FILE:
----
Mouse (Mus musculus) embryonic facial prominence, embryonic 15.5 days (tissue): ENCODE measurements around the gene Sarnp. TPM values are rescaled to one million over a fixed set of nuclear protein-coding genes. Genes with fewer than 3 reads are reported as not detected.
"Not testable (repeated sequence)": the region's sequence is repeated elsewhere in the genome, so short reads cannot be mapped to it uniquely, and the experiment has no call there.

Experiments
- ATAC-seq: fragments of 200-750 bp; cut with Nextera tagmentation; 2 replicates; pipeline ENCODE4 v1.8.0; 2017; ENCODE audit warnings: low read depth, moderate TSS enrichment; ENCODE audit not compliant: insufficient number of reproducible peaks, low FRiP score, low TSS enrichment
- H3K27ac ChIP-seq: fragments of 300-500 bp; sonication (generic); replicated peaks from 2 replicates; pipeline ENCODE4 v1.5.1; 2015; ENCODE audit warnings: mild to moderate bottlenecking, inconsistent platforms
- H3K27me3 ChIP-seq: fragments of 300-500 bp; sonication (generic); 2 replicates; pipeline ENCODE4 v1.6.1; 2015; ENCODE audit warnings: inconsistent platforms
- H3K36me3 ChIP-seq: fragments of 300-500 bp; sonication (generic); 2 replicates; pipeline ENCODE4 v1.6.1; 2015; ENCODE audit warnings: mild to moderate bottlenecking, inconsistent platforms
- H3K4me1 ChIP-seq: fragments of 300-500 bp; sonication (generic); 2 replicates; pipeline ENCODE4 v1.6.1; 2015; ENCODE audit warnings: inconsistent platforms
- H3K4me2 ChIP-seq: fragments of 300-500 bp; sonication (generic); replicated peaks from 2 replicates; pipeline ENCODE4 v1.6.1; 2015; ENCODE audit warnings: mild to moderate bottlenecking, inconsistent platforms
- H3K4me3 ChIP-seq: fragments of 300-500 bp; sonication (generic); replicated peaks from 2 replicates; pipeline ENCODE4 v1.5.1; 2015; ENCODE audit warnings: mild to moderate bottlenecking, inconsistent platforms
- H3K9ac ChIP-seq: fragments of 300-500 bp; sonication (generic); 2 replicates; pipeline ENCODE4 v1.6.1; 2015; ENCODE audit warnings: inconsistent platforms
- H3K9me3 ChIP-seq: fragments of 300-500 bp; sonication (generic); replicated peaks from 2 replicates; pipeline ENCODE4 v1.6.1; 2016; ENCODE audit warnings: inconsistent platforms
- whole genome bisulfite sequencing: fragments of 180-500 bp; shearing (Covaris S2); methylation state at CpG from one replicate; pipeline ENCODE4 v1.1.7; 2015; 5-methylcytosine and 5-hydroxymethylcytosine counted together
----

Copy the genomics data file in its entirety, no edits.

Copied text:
Mouse (Mus musculus) embryonic facial prominence, embryonic 15.5 days (tissue): ENCODE measurements around the gene Sarnp. TPM values are rescaled to one million over a fixed set of nuclear protein-coding genes. Genes with fewer than 3 reads are reported as not detected.
"Not testable (repeated sequence)": the region's sequence is repeated elsewhere in the genome, so short reads cannot be mapped to it uniquely, and the experiment has no call there.

Experiments
- ATAC-seq: fragments of 200-750 bp; cut with Nextera tagmentation; 2 replicates; pipeline ENCODE4 v1.8.0; 2017; ENCODE audit warnings: low read depth, moderate TSS enrichment; ENCODE audit not compliant: insufficient number of reproducible peaks, low FRiP score, low TSS enrichment
- H3K27ac ChIP-seq: fragments of 300-500 bp; sonication (generic); replicated peaks from 2 replicates; pipeline ENCODE4 v1.5.1; 2015; ENCODE audit warnings: mild to moderate bottlenecking, inconsistent platforms
- H3K27me3 ChIP-seq: fragments of 300-500 bp; sonication (generic); 2 replicates; pipeline ENCODE4 v1.6.1; 2015; ENCODE audit warnings: inconsistent platforms
- H3K36me3 ChIP-seq: fragments of 300-500 bp; sonication (generic); 2 replicates; pipeline ENCODE4 v1.6.1; 2015; ENCODE audit warnings: mild to moderate bottlenecking, inconsistent platforms
- H3K4me1 ChIP-seq: fragments of 300-500 bp; sonication (generic); 2 replicates; pipeline ENCODE4 v1.6.1; 2015; ENCODE audit warnings: inconsistent platforms
- H3K4me2 ChIP-seq: fragments of 300-500 bp; sonication (generic); replicated peaks from 2 replicates; pipeline ENCODE4 v1.6.1; 2015; ENCODE audit warnings: mild to moderate bottlenecking, inconsistent platforms
- H3K4me3 ChIP-seq: fragments of 300-500 bp; sonication (generic); replicated peaks from 2 replicates; pipeline ENCODE4 v1.5.1; 2015; ENCODE audit warnings: mild to moderate bottlenecking, inconsistent platforms
- H3K9ac ChIP-seq: fragments of 300-500 bp; sonication (generic); 2 replicates; pipeline ENCODE4 v1.6.1; 2015; ENCODE audit warnings: inconsistent platforms
- H3K9me3 ChIP-seq: fragments of 300-500 bp; sonication (generic); replicated peaks from 2 replicates; pipeline ENCODE4 v1.6.1; 2016; ENCODE audit warnings: inconsistent platforms
- whole genome bisulfite sequencing: fragments of 180-500 bp; shearing (Covaris S2); methylation state at CpG from one replicate; pipeline ENCODE4 v1.1.7; 2015; 5-methylcytosine and 5-hydroxymethylcytosine counted together